Soukie's Place

keeping track of random thoughts

The Eye and HDR Photography

Photo of hills at a lake

Gallery of images with high dynamic range

Sight is easily the most important sense we have, and not quite easily fooled with imitations. Although ‘3D’ seems to be all the rage nowadaysWas this article first published when intended I could not have this reference. But I am going to leave James Cameron’s new landmark film alone, and get a closer look at HDR photography with examples taken by Steven Richards — happy birthday, man!, even if we turn a blind eye to the stereoscopic nature of vision, the other eye still packs enough powers to put TVs and pictures to shame.

Eye in Numbers

  • A glossy photograph has a contrast ratio of 100:1
  • Contrast ratio reproduced in a movie theater is around 500:1
  • Cameras give useful results with contrasts going up from 200:1 to 1,000:1.
  • Human eye has an immediate or static range of 100:1 up to 1,000:1 (depending on definition and source)
  • A daylight scene might have a contrast ratio of 5,000:1
  • An indoor scene with daylight visible through a window is over 100,000:1
  • Given time to adjust, human eye adapts across dynamic range of more than 1,000,000:1
  • There are some 5 million cone cells (color sensitive) and 90 million rod cells (black and white) in the retina.

Nature is presenting us with differences between bright light and deep darkness which have contrast that dwarfs the reproductions we can make on canvas, paper, screen or television. The human eye is well equipped to handle these huge differences (at least given a few moments). The camera is not capable of this (and even if it was, the paper or screen are even more limiting factors) and that is why people came up with techniques for capturing and representing more than can be ordinarily possible.

The eye is often compared to a camera but this comparison is misleading. Our sight is based on biochemical and neurological processing that makes it difficult to quantify. A good example of this is how the rod cells in the retina of the eye require less light than the cone cells that differentiate between colors. This is, of course, why we cannot tell colors easily in low-light conditions. But the rod cells do not react to all light frequencies so an interior of a submarine lit only by red lights allowed the captain to look through the periscope into the night without waiting for his eyes to adjust to the darkness outside.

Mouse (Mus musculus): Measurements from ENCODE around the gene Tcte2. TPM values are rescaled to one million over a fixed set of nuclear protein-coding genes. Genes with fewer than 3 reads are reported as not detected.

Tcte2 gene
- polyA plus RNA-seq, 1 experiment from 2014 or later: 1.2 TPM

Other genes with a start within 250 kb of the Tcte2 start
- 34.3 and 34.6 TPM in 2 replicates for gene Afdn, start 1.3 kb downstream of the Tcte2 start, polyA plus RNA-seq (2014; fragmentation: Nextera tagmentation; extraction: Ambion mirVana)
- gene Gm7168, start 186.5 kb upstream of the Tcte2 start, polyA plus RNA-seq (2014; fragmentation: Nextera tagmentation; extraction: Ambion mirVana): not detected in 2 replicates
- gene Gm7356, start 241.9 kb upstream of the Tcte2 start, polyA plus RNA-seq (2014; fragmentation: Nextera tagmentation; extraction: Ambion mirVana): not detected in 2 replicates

To present images with high dynamic range (hdr), the problem is essentially how to reduce the real scale of contrast using a much smaller range while keeping all the details. In practical terms, this means that the sky and clouds are not quite so bright on hdr pictures as they are in reality, and the areas hidden in shadows are rendered in lighter tones. On a regular picture, the details of the sky might be completely washed out into white, and the dark shadows lost in black.

Some examples of the hdr technology are shown in the galleryActivate galleries by clicking on the picture (a magnifying glass appears), or click this link. Navigate between pictures by clicking the right or left half of the image., together with a chart and an example illustrating how it is done. Today, the process is much simpler than it used to be, especially when you have a camera that enables bracketing and some photo editing software that contains hdr features but the art of creating compelling images is not any easier.

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Steven Richards, January 16, 2010:

Love the article, very interesting, Thanks :)

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